In western Canada, agreements between Indigenous Nations and stakeholders will increase the former’s participation in decision-making regarding development projects that directly impact their resources and lands. The Yaq̓it ʔa·knuqⱡi ‘it (YQT) community from British Columbia and mining company NWP Coal Canada have agreed that the former’s leadership will be able to veto and act as regulator of a development project involving a proposed metallurgical coalmine, valued at 400 million Canadian dollars. Also in British Columbia, the Blueberry River First Nations community and the provincial government agreed to strengthen protections to the environment and restrictions to extraction projects, as well as the establishment of a restoration fund to address the impact of the extraction industry in the Indigenous Nation’s lands.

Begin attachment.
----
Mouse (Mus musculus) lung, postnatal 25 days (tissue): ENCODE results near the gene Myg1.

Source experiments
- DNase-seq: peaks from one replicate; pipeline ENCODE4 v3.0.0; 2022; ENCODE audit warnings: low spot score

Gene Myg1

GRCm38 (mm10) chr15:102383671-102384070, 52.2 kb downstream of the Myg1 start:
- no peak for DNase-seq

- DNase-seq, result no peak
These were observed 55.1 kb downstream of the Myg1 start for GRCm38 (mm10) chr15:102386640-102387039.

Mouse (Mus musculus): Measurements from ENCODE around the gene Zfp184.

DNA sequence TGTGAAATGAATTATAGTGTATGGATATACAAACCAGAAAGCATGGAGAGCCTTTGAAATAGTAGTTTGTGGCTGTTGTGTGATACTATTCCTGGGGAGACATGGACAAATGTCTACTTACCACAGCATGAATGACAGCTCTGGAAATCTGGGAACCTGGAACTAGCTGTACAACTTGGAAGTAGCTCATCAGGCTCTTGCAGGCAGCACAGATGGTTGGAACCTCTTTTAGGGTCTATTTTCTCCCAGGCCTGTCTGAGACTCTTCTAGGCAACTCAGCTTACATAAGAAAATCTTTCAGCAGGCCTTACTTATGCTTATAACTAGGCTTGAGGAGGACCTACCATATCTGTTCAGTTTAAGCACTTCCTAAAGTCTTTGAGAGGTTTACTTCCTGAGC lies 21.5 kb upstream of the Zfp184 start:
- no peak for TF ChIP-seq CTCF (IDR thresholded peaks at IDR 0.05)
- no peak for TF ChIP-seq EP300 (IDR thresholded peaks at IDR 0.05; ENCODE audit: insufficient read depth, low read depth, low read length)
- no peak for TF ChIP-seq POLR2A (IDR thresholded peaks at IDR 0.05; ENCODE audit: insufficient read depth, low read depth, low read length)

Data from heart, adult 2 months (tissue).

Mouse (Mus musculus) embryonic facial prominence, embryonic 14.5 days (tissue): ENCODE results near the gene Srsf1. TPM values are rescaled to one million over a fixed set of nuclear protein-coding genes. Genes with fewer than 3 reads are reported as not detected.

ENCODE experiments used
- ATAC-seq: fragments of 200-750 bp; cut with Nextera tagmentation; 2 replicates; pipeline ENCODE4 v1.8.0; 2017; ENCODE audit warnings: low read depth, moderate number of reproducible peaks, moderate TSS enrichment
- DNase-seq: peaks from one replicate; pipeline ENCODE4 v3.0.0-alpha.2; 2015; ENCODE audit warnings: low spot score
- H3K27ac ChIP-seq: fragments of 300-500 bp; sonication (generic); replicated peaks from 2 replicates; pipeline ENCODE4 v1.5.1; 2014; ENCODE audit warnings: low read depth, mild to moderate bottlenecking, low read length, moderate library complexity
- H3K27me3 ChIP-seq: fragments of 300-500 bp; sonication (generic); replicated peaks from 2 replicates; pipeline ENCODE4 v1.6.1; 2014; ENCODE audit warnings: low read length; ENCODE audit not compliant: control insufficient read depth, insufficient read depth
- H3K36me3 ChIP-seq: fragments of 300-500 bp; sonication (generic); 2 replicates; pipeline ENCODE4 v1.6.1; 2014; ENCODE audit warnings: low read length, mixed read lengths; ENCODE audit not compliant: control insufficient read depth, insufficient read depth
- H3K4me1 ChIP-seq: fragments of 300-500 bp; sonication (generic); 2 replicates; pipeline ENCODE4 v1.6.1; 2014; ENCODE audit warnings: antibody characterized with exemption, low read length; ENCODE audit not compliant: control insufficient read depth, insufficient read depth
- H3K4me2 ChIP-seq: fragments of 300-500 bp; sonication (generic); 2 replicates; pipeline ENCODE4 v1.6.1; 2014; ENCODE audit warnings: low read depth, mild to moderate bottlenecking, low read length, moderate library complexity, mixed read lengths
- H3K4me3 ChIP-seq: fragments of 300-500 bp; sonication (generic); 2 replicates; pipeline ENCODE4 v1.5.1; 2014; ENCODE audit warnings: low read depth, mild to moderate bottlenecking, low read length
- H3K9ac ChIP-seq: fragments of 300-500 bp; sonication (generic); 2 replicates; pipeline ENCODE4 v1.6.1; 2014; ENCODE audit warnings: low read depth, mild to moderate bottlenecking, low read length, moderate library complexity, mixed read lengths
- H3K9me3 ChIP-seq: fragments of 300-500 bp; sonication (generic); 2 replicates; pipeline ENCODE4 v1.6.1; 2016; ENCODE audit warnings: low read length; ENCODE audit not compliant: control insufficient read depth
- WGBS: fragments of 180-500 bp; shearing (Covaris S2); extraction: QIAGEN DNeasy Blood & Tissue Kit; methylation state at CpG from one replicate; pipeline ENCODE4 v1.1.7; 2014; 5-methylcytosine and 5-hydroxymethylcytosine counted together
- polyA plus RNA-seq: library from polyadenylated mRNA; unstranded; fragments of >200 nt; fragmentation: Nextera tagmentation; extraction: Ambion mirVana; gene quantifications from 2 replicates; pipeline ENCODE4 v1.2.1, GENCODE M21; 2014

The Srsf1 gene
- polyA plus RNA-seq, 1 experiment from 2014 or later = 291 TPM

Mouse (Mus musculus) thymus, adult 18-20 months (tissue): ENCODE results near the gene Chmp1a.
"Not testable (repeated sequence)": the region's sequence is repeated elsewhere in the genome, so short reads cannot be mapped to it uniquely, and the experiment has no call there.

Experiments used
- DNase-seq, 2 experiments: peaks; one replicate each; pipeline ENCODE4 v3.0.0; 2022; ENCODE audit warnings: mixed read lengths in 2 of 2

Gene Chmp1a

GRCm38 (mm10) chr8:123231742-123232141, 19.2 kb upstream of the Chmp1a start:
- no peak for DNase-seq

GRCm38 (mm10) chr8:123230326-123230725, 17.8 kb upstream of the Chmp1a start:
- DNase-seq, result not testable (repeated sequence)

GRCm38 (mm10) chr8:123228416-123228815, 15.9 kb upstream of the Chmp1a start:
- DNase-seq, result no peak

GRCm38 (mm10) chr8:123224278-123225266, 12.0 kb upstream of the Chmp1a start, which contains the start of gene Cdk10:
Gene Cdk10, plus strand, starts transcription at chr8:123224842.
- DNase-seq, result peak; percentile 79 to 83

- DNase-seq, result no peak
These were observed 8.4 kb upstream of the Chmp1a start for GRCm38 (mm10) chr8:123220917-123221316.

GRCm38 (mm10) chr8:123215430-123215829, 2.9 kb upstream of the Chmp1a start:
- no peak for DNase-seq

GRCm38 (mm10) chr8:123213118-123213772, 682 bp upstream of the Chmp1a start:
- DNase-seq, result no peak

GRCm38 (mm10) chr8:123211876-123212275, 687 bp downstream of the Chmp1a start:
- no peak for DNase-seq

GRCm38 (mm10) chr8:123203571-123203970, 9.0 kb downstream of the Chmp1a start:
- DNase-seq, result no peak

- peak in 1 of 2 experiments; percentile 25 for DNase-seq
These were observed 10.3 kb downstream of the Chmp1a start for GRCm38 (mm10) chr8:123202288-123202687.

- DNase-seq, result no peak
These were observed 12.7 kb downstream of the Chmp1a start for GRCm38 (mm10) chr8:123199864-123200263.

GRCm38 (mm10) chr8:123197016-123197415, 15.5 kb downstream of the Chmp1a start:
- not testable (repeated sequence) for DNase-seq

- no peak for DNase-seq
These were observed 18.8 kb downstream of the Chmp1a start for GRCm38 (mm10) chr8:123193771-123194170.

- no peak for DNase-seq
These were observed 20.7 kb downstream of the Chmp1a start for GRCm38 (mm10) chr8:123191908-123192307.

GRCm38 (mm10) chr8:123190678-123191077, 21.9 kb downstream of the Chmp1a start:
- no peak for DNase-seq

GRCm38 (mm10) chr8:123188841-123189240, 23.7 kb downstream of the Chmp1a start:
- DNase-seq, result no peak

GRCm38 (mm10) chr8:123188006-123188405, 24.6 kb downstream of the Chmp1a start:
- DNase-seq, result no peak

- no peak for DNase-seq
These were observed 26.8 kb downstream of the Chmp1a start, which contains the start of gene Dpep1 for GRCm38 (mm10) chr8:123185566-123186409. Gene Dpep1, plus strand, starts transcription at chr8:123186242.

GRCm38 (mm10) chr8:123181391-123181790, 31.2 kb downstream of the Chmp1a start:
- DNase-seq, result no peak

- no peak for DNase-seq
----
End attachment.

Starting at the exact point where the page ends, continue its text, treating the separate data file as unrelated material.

Alberta has approved a law (Alberta Sovereignty within a United Canada Act) that would enable it to ignore federal laws and regulations not accepted by the province or considered harmful to its interests. The administration of Danielle Smith, the province's premier, has argued the act could be implemented in areas such as public health, and oil and environmental policy, in which disagreements with Ottawa have been notable. Critics have underscored that the implementation of this law could imperil legislation regarding Indigenous Peoples’ rights and treaty rights, yet many critics and constitutional experts also consider that the act is unlikely to overcome a constitutional challenge in the courts.